My approach is the opposite symmetric – by using mocks in your tests, you are able to isolate the SUTs from external dependencies of any kind for the duration of the test, which allows you to turn many tests into unit tests
    But, yeah, anyway. I guess we definitely disagree 🙂

    By the way, would you still not use a mock when a test runs a method that incidentally calls a database but it is not the focus of the test?

    For instance,

    – Save an object to DB
    – Send a message on a bus (what we want to test)

    or

    – Read from DB
    – Send an email (what we want to test)

    Or do you always verify the 2 things together in the same test (violating the “one assert per test” rule that some have)? If so, what name do you give to the test? Also, how do you simulate a DB failure in that kind of test?

    Other questions come to mind – how do you manage to keep tests isolated from each other if they write/read from the same DB? How and when do you set up test data in the DB? How do you keep a DB-intensive test suite within a reasonable run time?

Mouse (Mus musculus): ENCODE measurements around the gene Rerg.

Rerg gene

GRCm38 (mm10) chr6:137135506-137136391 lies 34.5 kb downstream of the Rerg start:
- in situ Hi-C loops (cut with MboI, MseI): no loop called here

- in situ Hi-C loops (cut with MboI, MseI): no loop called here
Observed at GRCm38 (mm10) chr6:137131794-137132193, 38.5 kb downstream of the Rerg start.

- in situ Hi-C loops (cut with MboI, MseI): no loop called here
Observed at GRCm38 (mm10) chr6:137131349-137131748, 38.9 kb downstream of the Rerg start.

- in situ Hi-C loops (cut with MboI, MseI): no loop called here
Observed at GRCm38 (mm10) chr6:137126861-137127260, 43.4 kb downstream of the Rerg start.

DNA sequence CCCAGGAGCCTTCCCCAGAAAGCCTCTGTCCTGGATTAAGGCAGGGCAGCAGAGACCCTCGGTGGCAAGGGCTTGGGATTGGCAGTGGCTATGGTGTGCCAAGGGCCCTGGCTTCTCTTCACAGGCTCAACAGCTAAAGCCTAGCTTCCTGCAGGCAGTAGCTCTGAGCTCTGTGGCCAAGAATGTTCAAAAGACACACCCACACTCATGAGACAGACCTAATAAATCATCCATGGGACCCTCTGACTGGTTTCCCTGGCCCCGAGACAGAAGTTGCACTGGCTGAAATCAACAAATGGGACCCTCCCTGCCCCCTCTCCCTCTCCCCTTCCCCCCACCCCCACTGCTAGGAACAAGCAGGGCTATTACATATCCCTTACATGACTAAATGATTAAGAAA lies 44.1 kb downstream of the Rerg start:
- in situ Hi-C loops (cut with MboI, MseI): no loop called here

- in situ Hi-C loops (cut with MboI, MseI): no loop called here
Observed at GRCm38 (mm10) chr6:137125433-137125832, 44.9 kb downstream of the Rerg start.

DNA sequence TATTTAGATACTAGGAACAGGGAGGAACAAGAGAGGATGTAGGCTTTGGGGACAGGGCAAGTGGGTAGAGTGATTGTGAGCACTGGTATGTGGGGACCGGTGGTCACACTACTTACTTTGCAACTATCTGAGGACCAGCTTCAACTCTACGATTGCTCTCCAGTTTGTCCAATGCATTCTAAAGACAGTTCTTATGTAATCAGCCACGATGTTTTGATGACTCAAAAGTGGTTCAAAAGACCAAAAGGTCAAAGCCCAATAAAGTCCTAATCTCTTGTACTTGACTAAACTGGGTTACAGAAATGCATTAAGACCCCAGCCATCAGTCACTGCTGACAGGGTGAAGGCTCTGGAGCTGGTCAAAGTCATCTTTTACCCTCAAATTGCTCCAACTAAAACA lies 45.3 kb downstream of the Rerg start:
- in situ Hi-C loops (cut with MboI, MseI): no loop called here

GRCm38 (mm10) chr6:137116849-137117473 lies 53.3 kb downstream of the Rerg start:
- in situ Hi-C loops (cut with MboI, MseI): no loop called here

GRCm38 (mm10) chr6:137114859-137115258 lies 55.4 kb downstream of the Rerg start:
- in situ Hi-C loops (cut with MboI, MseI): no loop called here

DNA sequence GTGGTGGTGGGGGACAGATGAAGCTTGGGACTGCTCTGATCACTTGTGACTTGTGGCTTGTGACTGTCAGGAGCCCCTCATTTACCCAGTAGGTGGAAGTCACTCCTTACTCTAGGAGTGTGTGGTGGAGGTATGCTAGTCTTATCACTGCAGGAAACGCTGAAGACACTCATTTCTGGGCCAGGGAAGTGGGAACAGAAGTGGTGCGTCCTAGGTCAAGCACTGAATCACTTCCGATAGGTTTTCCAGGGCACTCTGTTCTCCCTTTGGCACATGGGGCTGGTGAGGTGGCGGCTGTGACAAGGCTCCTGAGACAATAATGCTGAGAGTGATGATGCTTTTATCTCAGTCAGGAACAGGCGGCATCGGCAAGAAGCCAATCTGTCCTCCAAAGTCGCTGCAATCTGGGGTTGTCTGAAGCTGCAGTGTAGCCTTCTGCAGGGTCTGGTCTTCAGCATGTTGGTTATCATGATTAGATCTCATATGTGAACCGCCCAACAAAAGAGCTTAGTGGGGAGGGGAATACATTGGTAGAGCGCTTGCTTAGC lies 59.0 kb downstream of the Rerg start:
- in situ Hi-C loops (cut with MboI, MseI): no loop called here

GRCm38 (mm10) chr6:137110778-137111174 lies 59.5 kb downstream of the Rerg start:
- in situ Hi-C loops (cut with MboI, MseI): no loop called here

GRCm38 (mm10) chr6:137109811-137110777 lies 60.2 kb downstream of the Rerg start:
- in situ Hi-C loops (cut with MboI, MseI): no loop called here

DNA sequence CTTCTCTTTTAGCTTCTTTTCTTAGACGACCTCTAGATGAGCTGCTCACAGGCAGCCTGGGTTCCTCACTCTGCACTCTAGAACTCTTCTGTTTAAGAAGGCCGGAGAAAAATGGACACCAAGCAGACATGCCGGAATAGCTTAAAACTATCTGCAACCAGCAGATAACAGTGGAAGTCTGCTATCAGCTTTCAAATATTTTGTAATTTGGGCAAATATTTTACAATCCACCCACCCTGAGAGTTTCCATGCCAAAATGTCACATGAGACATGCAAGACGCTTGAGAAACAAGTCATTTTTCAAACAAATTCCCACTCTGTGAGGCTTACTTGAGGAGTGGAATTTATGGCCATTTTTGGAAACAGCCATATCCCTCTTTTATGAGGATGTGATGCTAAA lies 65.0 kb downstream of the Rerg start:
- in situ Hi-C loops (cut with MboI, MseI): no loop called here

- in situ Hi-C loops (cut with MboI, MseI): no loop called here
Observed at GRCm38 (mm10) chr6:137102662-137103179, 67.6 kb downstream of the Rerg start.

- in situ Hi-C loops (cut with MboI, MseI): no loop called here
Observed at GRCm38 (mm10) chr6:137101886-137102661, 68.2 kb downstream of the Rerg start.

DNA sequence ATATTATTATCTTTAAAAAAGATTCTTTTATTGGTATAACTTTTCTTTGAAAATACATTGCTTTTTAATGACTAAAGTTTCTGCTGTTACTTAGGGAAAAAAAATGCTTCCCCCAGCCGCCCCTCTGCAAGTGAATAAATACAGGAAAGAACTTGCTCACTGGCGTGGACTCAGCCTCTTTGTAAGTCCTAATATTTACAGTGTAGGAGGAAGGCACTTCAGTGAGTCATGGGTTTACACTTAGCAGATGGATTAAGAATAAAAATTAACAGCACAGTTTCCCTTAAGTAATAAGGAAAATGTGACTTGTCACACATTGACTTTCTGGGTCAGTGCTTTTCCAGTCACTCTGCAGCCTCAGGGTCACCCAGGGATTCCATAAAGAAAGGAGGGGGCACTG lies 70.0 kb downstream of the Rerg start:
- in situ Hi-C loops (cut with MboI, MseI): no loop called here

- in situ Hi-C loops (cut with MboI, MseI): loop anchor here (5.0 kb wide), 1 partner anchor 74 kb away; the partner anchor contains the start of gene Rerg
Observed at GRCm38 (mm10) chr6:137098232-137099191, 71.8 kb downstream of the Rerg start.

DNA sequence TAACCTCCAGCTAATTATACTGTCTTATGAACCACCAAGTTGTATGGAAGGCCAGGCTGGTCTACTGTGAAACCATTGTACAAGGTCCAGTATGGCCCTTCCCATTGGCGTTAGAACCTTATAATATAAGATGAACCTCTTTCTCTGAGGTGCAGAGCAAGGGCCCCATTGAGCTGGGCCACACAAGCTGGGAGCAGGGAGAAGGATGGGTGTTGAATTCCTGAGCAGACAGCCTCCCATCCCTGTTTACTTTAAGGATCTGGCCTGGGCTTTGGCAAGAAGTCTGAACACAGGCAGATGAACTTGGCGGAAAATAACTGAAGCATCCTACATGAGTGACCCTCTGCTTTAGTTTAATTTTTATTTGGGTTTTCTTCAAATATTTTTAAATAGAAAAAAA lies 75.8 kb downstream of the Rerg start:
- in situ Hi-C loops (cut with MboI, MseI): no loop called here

• http://enterprisecraftsmanship.com/ Vladimir Khorikov

      My approach is the opposite symmetric – by using mocks in your tests, you are able to isolate the SUTs from external dependencies of any kind for the duration of the test, which allows you to turn many tests into unit tests…
      But, yeah, anyway. I guess we definitely disagree 🙂

      The approach I try to employ is to isolate decisions made by the domain model from the effects of those decisions (side effects made to the DB, etc.). This naturally allows for not using test doubles because the decisions can be represented using domain classes.

      It’s interesting that we are still disagreeing on such seemingly basic topic 🙂 Maybe you have some code base where you employ mocks and which you are willing to share with me? I could go through it and see if I could perform the kind of isolation I talked about in my previous blog posts. Or I could change my mind and admit that the approach I’m proposing is not as good as I thought it is – after I look at the counter-example of yours.